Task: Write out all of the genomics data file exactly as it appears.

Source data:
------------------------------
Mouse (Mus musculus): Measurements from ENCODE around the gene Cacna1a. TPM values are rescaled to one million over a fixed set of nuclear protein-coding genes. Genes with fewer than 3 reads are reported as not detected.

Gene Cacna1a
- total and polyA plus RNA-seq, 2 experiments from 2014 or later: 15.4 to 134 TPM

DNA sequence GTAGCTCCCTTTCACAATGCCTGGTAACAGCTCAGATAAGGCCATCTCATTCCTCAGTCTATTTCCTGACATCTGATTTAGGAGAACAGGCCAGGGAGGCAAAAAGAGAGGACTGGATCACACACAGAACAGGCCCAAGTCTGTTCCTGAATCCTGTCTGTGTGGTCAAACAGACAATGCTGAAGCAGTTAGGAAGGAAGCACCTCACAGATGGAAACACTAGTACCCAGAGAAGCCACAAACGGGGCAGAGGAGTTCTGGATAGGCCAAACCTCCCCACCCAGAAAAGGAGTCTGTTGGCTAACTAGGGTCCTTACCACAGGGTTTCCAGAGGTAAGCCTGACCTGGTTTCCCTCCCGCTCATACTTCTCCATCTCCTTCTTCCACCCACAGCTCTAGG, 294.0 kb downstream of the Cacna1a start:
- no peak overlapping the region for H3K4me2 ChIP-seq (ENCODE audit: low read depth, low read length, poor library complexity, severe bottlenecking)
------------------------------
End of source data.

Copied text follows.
Mouse (Mus musculus): Measurements from ENCODE around the gene Cacna1a. TPM values are rescaled to one million over a fixed set of nuclear protein-coding genes. Genes with fewer than 3 reads are reported as not detected.

Gene Cacna1a
- total and polyA plus RNA-seq, 2 experiments from 2014 or later: 15.4 to 134 TPM

DNA sequence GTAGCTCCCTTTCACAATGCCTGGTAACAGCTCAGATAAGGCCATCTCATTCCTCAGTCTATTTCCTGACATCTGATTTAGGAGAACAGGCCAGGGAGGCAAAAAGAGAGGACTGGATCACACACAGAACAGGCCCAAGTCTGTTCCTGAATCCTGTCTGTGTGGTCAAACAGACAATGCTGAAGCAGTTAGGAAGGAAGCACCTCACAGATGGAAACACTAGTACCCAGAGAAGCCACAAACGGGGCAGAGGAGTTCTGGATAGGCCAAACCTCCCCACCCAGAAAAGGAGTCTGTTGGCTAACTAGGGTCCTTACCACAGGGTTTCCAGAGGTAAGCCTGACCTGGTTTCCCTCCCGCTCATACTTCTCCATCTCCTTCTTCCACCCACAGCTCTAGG, 294.0 kb downstream of the Cacna1a start:
- no peak overlapping the region for H3K4me2 ChIP-seq (ENCODE audit: low read depth, low read length, poor library complexity, severe bottlenecking)